***

October 4, 2010:

Alabama Legislators, Staff Member, Lobbyists and Businessmen Charged in 39-count Indictment for Roles in Wide-ranging Conspiracy to Influence and Corrupt Votes Related to Electronic Bingo Legislation
Former Lobbyist Pleads Guilty for Her Role in Scheme

Eleven individuals, including four current Alabama state legislators, three lobbyists, two business owners and one of their employees, and an employee of the Alabama legislature have been charged for their roles in a conspiracy to offer to and to bribe legislators for their votes and influence on proposed legislation, announced Assistant Attorney General Lanny A. Breuer of the Criminal Division and Assistant Director Kevin Perkins of the FBI’s Criminal Investigative Division.

The defendants are charged in an indictment returned by a grand jury on Oct. 1, 2010, in Montgomery, Ala., which was unsealed today. Various defendants are charged with a variety of criminal offenses, including conspiracy, federal program bribery, extortion, money laundering, honest services mail and wire fraud, obstruction of justice and making a false statement. They will make initial appearances today in U.S. District Court for the Middle District of Alabama before U.S. Magistrate Judge Terry F. Moorer.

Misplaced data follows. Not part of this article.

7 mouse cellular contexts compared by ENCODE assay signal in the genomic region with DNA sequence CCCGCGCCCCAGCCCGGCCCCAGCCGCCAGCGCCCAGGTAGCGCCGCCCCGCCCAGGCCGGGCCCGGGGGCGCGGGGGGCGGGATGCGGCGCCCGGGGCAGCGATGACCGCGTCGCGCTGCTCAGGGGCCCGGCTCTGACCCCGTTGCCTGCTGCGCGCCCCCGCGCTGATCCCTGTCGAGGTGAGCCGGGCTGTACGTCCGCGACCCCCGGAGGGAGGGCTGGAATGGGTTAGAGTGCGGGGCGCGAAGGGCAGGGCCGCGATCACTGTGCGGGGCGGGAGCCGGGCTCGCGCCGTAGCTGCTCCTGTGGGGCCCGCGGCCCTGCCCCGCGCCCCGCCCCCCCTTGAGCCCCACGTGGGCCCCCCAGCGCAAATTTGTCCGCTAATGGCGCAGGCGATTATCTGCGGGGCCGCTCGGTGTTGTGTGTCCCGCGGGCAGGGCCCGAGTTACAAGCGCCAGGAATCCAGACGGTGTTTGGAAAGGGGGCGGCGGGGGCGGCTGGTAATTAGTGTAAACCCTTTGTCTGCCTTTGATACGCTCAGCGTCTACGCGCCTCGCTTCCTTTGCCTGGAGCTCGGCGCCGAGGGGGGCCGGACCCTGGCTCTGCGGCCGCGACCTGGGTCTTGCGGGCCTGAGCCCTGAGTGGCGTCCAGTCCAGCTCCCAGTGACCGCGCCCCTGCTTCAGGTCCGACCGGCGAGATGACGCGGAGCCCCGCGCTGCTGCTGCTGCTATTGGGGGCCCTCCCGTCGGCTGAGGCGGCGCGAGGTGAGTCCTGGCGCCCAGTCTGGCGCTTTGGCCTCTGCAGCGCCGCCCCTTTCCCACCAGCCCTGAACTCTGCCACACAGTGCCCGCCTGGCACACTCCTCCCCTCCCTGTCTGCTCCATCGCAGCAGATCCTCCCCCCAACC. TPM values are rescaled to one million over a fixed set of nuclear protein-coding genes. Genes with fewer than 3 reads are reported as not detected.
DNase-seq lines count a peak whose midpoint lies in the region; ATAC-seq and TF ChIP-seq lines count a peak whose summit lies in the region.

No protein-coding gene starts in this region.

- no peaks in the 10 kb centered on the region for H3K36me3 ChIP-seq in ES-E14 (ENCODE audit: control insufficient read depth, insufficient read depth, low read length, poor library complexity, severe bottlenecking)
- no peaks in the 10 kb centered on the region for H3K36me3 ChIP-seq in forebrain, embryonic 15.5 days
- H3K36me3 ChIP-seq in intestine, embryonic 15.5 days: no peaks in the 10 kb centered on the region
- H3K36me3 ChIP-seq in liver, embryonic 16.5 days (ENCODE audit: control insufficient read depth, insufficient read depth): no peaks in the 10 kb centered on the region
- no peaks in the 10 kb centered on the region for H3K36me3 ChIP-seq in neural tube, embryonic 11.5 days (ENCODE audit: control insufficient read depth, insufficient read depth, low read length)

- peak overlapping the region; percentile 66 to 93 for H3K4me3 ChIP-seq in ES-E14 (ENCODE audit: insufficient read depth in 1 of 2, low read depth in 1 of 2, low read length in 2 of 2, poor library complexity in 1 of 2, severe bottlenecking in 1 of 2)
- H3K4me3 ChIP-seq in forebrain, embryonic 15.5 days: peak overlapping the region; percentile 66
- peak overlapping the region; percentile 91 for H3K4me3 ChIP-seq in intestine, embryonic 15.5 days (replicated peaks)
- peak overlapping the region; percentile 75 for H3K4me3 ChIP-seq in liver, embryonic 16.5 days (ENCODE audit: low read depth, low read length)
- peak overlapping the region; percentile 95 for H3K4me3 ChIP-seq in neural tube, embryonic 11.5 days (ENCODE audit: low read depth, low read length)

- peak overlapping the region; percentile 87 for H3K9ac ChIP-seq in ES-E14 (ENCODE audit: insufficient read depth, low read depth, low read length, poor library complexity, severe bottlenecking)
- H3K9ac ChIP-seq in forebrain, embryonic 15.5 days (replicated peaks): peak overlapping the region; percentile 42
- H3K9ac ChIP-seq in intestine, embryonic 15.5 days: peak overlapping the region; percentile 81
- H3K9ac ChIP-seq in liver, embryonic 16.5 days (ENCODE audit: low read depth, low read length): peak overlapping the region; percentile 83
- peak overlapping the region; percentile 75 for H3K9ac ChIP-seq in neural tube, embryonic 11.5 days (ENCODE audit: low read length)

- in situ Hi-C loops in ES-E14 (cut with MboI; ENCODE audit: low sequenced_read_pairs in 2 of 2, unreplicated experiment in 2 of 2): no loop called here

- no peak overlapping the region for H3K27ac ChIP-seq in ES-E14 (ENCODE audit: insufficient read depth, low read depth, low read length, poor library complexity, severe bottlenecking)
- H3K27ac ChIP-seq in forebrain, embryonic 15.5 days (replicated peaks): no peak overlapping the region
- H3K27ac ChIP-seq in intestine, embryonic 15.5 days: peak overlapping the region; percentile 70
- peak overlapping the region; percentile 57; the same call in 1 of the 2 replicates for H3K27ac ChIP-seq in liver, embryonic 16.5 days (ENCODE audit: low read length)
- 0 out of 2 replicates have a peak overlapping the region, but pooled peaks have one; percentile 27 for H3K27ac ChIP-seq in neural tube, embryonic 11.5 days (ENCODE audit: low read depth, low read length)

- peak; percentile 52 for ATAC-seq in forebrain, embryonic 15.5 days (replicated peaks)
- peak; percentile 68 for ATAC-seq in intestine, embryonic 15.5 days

"Today, charges were unsealed against 11 legislators, businessmen, lobbyists and associates who, together, are alleged to have formed a corrupt network whose aim was to buy and sell votes in the Alabama legislature in order to directly benefit the business interests of two defendants, Milton McGregor and Ronald Gilley," said Assistant Attorney General Lanny A. Breuer of the Criminal Division. "The people of Alabama, like all our citizens, deserve to have representatives who act in the public’s interest, not for their own personal financial gain. Vote-buying, like the kind alleged in this indictment, corrodes the public’s faith in our democratic institutions and cannot go unpunished."

"The allegations in today’s indictment underscore the commitment of the FBI, the Department of Justice, and the Alabama Bureau of Investigation to continue to pursue those in public office who undermine the public’s trust and engage in unethical and corrupt practices," said Assistant Director Kevin Perkins of the FBI’s Criminal Investigative Division.

According to the indictment, Milton E. McGregor owned a controlling interest in Macon County Greyhound Park Inc., also known as Victoryland, in Macon County, Ala., and Jefferson Country Racing Association in Jefferson County, Ala., as well as ownership interest in other entertainment and gambling facilities in Alabama that offered or sought to offer electronic bingo gambling machines to the public. Ronald E. Gilley owned a controlling interest in the Country Crossing real estate, entertainment and gambling development in Houston County, Ala., which also sought to offer electronic bingo gambling machines to the public.